Basotho value(d) their chief­tain­ship

Lesotho Times - - Opinion & Analysis - Makha­bane Maluke

THE above as­sess­ment may be de­duced from the 17-22 Septem­ber, 1995 Na­tional Di­a­logue on Democ­racy, Sta­bil­ity and Devel­op­ment. It is now two decades since then. It could be another les­son af­ter the 1970-1993 un­demo­cratic rule which never damp­ened the wish of Basotho to vote as they had wished in 1970.

Would the 1995 at­ti­tude also stand? That di­a­logue was na­tional in that all ef­fort to as­sem­ble rep­re­sen­ta­tives of all in­sti­tu­tions Le­sotho had was made.

Part of what those rep­re­sen­ta­tives of the na­tion rec­om­mended was im­ple­mented while oth­ers, like the de­moc­ra­ti­za­tion of Se­nate, re­mained pend­ing.

Rec­om­men­da­tions carry dif­fer­ent weights: to the ex­tent that some may be viewed as bind­ing, even when they ac­tu­ally don’t. To a demo­crat, any rec­om­men­da­tion whose out­look is to per­fect demo­cratic prac­tice will al­ways de­serve more at­ten­tion and ought to bind, as some of us think lately.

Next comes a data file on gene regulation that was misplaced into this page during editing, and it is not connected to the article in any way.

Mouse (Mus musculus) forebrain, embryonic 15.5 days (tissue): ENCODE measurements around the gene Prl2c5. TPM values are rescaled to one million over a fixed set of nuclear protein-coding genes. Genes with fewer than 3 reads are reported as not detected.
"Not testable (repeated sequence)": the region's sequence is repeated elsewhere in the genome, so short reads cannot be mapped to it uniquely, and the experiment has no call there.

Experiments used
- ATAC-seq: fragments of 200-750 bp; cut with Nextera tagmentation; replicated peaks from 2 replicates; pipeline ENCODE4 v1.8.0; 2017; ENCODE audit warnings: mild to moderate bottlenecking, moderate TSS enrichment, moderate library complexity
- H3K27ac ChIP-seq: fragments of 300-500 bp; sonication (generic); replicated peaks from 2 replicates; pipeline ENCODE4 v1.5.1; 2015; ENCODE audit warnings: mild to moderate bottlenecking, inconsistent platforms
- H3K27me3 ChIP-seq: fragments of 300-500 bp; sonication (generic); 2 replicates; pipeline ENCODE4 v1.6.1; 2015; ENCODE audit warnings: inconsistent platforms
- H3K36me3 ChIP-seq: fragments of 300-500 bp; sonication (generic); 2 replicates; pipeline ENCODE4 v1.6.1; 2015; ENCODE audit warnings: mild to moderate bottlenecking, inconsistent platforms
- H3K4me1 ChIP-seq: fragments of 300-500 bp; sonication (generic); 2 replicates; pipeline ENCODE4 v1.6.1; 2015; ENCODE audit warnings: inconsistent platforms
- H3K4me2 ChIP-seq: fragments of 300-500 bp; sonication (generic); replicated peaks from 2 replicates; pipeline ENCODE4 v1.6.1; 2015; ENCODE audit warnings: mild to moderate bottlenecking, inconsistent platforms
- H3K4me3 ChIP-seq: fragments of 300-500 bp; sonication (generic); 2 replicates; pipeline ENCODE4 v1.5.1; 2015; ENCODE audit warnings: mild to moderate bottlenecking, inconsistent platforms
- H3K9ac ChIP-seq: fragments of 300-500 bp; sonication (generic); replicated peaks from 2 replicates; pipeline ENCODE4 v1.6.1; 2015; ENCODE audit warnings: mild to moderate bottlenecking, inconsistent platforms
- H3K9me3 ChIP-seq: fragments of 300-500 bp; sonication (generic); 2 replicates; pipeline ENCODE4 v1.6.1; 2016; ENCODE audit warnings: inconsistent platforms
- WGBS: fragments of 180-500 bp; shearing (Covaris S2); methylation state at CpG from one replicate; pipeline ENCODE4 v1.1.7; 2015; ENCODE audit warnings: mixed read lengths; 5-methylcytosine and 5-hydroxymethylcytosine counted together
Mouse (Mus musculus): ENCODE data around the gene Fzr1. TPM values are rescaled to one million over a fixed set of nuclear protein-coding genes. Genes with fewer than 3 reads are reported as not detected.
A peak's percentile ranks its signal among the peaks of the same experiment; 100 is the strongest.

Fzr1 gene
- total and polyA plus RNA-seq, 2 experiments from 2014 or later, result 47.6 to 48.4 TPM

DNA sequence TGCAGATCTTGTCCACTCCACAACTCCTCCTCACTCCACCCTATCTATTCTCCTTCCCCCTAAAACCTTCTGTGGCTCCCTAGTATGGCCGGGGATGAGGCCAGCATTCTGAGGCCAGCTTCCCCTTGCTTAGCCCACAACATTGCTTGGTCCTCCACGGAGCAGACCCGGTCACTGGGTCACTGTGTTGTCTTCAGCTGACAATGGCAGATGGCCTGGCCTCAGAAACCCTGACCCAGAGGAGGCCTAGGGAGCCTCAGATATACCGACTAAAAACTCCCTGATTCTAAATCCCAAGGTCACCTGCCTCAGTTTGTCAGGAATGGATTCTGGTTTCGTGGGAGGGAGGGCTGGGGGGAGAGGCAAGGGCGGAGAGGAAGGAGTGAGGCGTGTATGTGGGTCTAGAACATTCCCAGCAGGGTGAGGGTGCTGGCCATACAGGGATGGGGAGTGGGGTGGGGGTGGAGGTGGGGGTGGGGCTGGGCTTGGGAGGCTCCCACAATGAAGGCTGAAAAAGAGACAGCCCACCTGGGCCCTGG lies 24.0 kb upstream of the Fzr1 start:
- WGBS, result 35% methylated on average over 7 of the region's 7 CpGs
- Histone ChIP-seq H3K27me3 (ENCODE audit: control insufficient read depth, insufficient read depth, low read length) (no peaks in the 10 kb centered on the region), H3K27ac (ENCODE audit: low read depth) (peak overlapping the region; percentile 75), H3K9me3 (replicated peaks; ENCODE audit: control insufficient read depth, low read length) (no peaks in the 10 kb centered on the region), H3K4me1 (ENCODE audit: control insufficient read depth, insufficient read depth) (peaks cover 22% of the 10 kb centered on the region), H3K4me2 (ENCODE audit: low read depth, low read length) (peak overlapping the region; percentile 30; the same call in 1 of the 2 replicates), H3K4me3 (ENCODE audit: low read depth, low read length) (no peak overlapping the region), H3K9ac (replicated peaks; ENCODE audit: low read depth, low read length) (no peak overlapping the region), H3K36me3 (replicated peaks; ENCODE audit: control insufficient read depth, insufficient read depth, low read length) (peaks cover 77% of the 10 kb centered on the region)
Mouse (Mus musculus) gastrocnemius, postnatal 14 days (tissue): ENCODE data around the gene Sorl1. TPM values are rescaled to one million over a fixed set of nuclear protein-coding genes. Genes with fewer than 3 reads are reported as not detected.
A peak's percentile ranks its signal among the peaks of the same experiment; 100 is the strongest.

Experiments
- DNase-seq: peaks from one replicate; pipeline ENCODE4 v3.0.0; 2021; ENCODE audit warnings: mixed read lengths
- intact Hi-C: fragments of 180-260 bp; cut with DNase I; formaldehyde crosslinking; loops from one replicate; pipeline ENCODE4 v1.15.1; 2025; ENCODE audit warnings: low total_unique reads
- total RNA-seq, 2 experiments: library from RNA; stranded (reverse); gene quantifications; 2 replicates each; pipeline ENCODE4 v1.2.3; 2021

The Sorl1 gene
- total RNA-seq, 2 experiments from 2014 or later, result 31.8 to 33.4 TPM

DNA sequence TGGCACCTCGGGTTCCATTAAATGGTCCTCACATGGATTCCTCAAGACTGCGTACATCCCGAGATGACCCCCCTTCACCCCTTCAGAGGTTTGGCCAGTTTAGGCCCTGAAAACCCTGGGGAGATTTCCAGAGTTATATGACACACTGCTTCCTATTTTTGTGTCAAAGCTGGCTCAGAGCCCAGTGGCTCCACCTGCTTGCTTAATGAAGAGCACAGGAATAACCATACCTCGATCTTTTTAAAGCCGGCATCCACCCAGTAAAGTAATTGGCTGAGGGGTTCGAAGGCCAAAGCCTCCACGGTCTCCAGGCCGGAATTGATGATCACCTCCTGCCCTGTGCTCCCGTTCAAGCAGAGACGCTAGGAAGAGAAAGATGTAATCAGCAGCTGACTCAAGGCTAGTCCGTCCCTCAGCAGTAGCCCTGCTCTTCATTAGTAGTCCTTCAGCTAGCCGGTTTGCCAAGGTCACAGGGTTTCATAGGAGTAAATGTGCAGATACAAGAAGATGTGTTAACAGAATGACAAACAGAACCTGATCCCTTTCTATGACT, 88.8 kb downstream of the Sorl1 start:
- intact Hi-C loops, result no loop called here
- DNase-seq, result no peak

The 1995 rec­om­men­da­tion to en­large and de­moc­ra­tize the Le­sotho Se­nate was as im­por­tant as that which led to the cre­ation of the IEC which was dealt with swiftly. The cur­rent gen­er­a­tion of cit­i­zens would won­der why this par­tic­u­lar rec­om­men­da­tion was over­looked.

Could that not amount to a de­fi­ance of the na­tion which had rec­om­mended? It could have as well been a de­lib­er­ate omis­sion or due to some other shield which ex­isted. Else, there has to be a con­vinc­ing ex­pla­na­tion for that.

At times na­tions, com­mu­ni­ties and or­ga­ni­za­tions de­velop re­sis­tance to change, where it ap­pears threat­en­ing some­how, or due to mis­un­der­stand­ing. One ma­jor im­pact of this rec­om­men­da­tion would def­i­nitely be to in­ter­fere with power re­la­tions in the Se­nate.

It had all the in­gre­di­ents to tilt the House ma­jor­ity. It could have been this that ne­ces­si­tated the op­tion to let the sleep­ing dogs lie.